Benefits of Green Landscaping in the Mid-Atlantic
Save Time and Money
Formal landscapes and lawns are heavily dependent upon mechanical equipment, labor, pesticides, fertilizers, and supplemental watering. Collectively we spend millions of dollars on lawn care each year. The average 1-acre lawn costs $1000 and requires 40 hours of labor each year to maintain -- much more than a natural landscape.
Reduce Water Pollution
Natural landscapes reduce the quantity and improve the quality of stormwater runoff. This reduces erosion and runoff from excess application and improper use and disposal of pesticides and fertilizers as well as spills during refueling of power equipment.
Clearing land and extensive use of grass as a groundcover increases runoff. Lawns absorb less stormwater than woodlands or a property with a diverse planting of trees, shrubs, and ground covers. Grading and landscaping aimed at moving rainwater off site as quickly as possible not only increases flooding, but lowers groundwater supplies and increases stream pollution.
Reduce Air Pollution
Emissions from landscaping equipment (mowers, blowers, trimmers, etc.) are often much greater than that of a car for each hour of operation. Small gasoline-powered engines are the most polluting. And, older equipment tends to be worse than newer models.
Reduce Noise Pollution
In warm weather, residential areas are rarely peaceful due to noise from the use of mechanical landscaping equipment and vehicles. Plus, operators of the equipment are in danger of hearing loss.
Reduce Consumption of Natural Resources
The world only has a limited supply of natural resources and consumption rates are increasing. Typical landscaping requires:
- energy to fuel landscaping equipment (gasoline and coal, oil and/or natural gas to generate electricity)
- water to irrigate plants (30% of water consumption in the US is for outdoor uses)
- soil lost through erosion after the removal of peat moss (used to improve soil) - peat moss often comes from wetlands
Reduce Solid Waste
RECIPE FOR COMPOST
Mix together and moisten and turn occasionally until dark and crumbly (several weeks to a year):
1 part "green" = fresh grass clippings, manure, garden plants, and fruit and vegetable scraps
3 parts "brown" = dried leaves and plants, branches, and woody materials
Use the compost around trees, shrubs, perennials, and even house plants to deter weeds, improve soil structure and retain moisture.
About 13% of all municipal solid waste is yard waste like grass clippings and leaves. While some is picked up and composted by municipalities, over 40% still ends up in landfills. Another 13% of municipal solid waste is comprised of food scraps and less than 3% of this is composted.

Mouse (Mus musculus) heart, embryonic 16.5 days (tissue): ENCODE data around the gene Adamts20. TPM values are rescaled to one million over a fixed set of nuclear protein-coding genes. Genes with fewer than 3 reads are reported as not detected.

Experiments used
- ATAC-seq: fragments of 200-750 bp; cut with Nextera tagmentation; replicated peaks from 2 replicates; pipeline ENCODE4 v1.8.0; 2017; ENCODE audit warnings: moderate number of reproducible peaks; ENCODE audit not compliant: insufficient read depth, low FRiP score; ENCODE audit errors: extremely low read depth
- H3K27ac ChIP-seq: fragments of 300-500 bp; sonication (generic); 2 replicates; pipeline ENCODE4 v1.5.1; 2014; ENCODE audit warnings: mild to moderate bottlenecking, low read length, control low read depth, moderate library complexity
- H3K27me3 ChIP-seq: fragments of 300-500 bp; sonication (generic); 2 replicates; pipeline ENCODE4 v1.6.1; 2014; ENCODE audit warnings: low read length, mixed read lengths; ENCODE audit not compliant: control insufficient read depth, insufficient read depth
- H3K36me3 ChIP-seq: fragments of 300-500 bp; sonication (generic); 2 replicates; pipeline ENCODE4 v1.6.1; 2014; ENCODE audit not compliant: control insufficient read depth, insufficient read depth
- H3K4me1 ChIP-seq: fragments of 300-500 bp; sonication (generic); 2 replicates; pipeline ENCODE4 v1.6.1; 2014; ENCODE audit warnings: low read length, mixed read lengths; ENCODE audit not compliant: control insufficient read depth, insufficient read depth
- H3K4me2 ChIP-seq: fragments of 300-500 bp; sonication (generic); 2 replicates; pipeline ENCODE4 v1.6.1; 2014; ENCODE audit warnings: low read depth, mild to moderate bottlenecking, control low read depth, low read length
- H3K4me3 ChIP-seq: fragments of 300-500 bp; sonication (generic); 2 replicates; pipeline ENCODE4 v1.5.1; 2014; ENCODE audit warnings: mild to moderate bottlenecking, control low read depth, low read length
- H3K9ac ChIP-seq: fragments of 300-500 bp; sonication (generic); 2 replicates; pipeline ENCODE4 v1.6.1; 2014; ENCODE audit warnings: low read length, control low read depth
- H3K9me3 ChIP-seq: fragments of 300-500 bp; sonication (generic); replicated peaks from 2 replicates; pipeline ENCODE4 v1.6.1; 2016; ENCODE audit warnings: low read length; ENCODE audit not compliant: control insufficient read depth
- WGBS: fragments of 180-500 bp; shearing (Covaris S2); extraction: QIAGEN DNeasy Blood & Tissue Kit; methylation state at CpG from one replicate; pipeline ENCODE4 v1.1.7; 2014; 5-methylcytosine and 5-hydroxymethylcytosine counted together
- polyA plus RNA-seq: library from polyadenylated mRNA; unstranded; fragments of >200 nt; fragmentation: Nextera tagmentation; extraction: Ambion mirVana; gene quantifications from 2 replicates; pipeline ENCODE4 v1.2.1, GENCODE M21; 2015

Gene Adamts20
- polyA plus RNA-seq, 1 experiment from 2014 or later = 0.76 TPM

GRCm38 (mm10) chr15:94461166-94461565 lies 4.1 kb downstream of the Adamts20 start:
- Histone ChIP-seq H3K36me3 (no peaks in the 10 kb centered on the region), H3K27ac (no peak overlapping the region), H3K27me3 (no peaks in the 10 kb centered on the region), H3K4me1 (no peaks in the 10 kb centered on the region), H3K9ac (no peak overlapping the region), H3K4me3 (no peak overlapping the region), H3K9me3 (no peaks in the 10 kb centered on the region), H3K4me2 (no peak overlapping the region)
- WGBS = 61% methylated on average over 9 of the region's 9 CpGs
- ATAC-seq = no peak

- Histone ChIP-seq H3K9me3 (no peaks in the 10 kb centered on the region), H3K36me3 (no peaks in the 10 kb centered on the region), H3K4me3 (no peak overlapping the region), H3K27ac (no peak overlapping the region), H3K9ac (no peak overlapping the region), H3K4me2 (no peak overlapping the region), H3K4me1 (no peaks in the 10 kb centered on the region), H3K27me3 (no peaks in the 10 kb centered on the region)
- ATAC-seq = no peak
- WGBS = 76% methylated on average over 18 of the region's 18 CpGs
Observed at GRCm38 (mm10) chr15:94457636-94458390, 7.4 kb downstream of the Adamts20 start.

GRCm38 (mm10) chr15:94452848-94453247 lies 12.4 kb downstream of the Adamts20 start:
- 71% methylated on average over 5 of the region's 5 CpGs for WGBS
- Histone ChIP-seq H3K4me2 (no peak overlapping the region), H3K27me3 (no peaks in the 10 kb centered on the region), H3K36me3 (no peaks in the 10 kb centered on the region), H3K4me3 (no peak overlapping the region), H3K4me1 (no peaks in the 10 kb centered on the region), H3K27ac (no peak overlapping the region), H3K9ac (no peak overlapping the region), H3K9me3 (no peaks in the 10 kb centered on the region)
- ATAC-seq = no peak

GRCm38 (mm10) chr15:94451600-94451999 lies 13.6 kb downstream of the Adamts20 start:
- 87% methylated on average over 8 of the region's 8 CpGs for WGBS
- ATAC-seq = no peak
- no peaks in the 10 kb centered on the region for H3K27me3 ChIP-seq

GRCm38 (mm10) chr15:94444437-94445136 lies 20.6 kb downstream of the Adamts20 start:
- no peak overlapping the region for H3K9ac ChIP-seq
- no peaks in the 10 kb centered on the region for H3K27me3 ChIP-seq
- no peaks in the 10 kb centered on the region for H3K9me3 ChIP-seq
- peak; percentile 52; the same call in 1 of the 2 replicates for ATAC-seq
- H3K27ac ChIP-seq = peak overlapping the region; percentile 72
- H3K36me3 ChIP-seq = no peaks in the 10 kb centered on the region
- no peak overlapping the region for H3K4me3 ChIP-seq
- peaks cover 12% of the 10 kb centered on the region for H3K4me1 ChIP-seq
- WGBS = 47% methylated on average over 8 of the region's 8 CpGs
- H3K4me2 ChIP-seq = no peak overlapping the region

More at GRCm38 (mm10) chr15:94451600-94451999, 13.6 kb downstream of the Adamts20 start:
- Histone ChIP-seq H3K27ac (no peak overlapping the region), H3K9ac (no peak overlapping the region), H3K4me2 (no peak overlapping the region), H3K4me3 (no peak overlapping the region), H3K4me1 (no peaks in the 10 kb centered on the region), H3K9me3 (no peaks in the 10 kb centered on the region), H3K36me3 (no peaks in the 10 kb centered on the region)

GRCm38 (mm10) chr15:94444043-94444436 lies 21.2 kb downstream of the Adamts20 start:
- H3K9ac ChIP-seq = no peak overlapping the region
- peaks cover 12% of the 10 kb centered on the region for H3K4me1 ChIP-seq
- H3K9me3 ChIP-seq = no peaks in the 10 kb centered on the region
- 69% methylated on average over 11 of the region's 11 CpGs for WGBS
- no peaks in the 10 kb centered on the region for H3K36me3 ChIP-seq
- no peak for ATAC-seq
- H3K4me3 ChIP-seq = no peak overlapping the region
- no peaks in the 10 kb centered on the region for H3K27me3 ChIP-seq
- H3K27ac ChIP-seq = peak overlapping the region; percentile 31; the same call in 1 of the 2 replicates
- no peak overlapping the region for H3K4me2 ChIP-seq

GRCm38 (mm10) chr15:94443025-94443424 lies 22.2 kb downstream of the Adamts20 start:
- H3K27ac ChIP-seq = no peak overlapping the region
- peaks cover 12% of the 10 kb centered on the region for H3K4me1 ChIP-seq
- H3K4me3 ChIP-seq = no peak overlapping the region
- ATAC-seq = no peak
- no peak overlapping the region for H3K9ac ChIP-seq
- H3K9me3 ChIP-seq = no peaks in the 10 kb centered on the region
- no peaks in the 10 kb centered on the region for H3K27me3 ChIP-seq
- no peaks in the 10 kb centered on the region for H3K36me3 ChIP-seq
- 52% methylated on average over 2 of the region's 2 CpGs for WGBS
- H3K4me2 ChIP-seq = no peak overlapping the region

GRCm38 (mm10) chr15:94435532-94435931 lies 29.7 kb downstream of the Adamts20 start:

Improved Health and Safety
Reduce exposure to chemical pesticides -- Many gardeners over apply or improperly apply pesticides, putting themselves, their families, and pets at increased health risk.
Reduce or eliminate accidents from power tools and equipment -- About 230,000 people each year in the US are treated in hospital emergency rooms for injuries related to lawn and garden equipment. Plus, our clean air and drinking water are impacted from pesticides and garden equipment emissions.
Improve Biodiversity (the number and variety of plants and animals)
Planting native species provides food and shelter for the insects, birds and animals that evolved along with them. Development has result in significant clearing of natural areas and fragmentation of wildlife habitat. In managing our private and public lands we can providing food, shelter, water and connectivity to mitigate this historic loss. While less than 10% of all insects are harmful to plants, many pesticides are harmful or lethal to all insects.
No species, not even humans, can survive alone on our planet -- we are all connected and dependent upon an intricate web of life from single celled plants floating in our oceans to the largest trees and animals.
Eliminate Invasive Plants
Invasive plants can escape and take over natural areas which have been cleared and mismanaged. Non-native plants can choke out the wide variety of native plants on which our wildlife depends.
Plants can significantly reduce a building's energy needs since it's cooler in the shade of trees and warmer behind plants that block the winter winds. Plant deciduous trees (those that lose their leaves in winter) on the south and west sides of a building where the sun's rays are most direct and intense. These trees will provide shade during summer but permit the winter sun to provide warmth. Where there isn't room for trees, shrubs and vines can provide similar benefits.
The Department of Energy found that carefully positioned trees can save up to 25% of a household’s energy consumption for heating and cooling. Trees can reduce an unshaded home’s summer air-conditioning costs by 15% to 50%. One Pennsylvania study reported air-conditioning savings of as much as 75% for small mobile homes.
Plus trees are good for the environment because they store carbon and produce oxygen.